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Voters Back Home Don't Mind If Mark Meadows Bucks Authority

Rep. Mark Meadows, R-N.C., chair of the House Freedom Caucus, speaks during a news conference in February on Affordable Care Act replacement legislation.
Bill Clark CQ-Roll Call, Inc.
Rep. Mark Meadows, R-N.C., chair of the House Freedom Caucus, speaks during a news conference in February on Affordable Care Act replacement legislation.

Voters Back Home Don't Mind If Mark Meadows Bucks Authority

On Capitol Hill, Freedom Caucus chairman Mark Meadows carries a reputation of a right-wing rebel — after he and his group of roughly three dozen hard-line House conservatives helped kill the Republican health care bill last month. But back home in his western North Carolina congressional district, Meadows is hailed a hero.

"That was kind of gutsy for him to do that," said Carla Craig, sitting outside Mehri's antique shop in historic downtown Hendersonville. "I'm sure there are a lot of people in North Carolina who wanted him to get on the Trump train and vote to pass it, but he didn't."


Craig is retired, although she still works part-time.

"I was concerned that Trump was just going to sign any replacement for Obamacare without considering whether it was going to lower premiums, and from what I heard from the Freedom Caucus was that it was not going to lower premiums," she added. "And then what were the people that supported Trump going do when their premiums continued to go up? So I was kind of happy that it failed as it did."

Bill Lures moved to Hendersonville from Richmond, Va., six years ago. Like Carla Craig, he's also semi-retired and has strong feelings about Meadows.

"Meadows, he's kind of trying to say, 'Hey, let's not rush this through. Let's just take our time,'" said Lures. "However, everybody's going, 'For crying out loud, you had four years, let's do it.' But he's putting the brakes on it. He's catching a lot of heat for it."

The heat is in Washington, not here in Hendersonville, where many of Meadows's constituents speak highly of him and his approach. That holds true about 10 miles away, up a winding mountain road in the farming town of Mills River, N.C.


"Those of us who do support the [Freedom] Caucus and its members and what they do feel like it's about time that someone speaks up for those of us who are solidly conservative individuals, and we're just grateful that they are out there," said Larry Freeman, who pulls double duty as the mayor of Mills River and the voice of the local talk radio station, WHKP.

A District Drawn Red

Meadows' 11th district is best known for being home to North Carolina's share of the Great Smoky Mountains National Park. It was also once known as the most politically competitive district in the entire state — one that was represented by a moderate Democrat, the former NFL quarterback Heath Shuler.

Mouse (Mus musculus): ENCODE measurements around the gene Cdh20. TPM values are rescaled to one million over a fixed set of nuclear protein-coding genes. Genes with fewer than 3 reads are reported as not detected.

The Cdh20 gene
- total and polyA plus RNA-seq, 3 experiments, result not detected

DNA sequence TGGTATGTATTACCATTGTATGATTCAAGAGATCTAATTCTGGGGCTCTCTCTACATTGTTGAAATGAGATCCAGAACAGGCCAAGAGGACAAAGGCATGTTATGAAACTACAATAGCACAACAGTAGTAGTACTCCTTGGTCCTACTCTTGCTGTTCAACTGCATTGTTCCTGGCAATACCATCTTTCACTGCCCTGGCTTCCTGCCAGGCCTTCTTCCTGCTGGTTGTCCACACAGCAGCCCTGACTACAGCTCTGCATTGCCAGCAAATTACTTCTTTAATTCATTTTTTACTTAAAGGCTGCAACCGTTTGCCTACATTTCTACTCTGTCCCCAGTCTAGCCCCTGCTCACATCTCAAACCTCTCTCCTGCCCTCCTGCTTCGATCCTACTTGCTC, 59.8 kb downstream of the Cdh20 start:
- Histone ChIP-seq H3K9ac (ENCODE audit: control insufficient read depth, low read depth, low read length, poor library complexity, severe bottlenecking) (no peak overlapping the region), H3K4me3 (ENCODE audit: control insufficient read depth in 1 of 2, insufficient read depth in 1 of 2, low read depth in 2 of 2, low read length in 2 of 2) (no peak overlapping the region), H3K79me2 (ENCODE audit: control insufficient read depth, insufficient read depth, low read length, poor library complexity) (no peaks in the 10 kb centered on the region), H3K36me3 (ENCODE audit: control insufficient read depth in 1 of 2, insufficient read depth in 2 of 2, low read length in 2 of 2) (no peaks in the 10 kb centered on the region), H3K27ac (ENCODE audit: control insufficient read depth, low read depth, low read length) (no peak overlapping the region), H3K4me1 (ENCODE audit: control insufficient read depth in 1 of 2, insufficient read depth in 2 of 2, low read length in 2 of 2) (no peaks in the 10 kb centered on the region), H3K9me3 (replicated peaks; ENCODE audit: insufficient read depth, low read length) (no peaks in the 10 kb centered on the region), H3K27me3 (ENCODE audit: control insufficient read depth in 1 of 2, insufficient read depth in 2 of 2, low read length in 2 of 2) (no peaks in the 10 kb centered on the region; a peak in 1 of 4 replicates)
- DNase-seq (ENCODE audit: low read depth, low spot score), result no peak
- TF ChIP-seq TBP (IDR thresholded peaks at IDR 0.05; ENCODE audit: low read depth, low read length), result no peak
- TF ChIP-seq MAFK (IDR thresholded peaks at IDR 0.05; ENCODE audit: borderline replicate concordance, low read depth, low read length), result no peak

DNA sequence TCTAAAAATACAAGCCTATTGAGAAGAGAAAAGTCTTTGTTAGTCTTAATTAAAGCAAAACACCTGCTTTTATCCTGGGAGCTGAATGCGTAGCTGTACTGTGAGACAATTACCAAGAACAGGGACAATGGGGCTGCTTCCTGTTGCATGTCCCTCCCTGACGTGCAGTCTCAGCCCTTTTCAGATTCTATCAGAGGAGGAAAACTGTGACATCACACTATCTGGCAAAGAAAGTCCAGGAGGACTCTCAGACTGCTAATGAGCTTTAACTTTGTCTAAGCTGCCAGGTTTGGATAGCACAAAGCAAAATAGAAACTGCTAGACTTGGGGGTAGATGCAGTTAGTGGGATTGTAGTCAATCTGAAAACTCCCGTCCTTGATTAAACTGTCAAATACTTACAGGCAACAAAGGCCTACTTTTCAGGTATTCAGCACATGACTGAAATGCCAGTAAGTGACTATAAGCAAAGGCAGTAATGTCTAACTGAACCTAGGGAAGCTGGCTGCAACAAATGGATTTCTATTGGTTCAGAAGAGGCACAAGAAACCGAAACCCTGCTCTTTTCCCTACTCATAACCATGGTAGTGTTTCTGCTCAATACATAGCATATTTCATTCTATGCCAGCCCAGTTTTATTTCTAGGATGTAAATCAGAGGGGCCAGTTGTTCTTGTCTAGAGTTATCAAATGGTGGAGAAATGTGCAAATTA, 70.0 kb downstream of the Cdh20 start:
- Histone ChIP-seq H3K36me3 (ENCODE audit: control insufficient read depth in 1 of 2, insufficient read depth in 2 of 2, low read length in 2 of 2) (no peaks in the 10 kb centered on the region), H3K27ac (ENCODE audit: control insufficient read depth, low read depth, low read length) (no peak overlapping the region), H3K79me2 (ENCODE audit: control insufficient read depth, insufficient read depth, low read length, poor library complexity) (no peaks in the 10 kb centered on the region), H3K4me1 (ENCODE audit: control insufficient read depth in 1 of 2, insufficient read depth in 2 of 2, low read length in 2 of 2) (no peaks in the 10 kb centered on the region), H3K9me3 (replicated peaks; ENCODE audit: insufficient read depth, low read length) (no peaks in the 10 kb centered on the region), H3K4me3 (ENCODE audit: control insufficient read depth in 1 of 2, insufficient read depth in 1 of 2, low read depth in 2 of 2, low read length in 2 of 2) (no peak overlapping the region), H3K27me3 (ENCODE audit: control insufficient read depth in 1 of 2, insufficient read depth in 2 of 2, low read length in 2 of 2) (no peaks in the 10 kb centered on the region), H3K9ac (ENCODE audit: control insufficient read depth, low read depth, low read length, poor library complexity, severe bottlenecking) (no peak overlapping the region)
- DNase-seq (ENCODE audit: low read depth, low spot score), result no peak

But in 2011, North Carolina's Republican legislature redrew the district's lines, turning it solidly red. Meadows ran for Congress the following year and won his race handily. In the two elections since 2012, the 57-year-old has increased his margins of victory.

Despite his solid footing, liberal groups are taking a shot.

Democrats 'Getting Ready to Rally'

Chelsea White is a Democrat who grew up in the district. After the election, she co-founded a grassroots group called Progressive Nation WNC.

"We are pretty upset about it," White said of the Republican effort to dismantle the Affordable Care Act. "We do think that while he [Meadows] voted against the repeal, he did it for the wrong reasons. I know I'm not alone in this ... we're actually getting ready to rally around this over the congressional recess."

Chelsea says her group is focused on preserving the Affordable Care Act and opposing Mark Meadows. It's going to be an uphill battle — up one of the steepest mountains in the region.

"We're talking about a third-term member of Congress, who's winning with large margins in a district that was never nationally prominent until this moment," said Chris Cooper, a political science professor at Western Carolina University. "So I think that's one of his connections to the district. He's given this district a name and a face in a way that it probably didn't feel like it had before."

And that's the dilemma facing Republican leaders in Washington, who try to reign in the conservative Freedom Caucus and its chairman.

Mark Meadows has little incentive to moderate, since most voters in his district are eager to support him.

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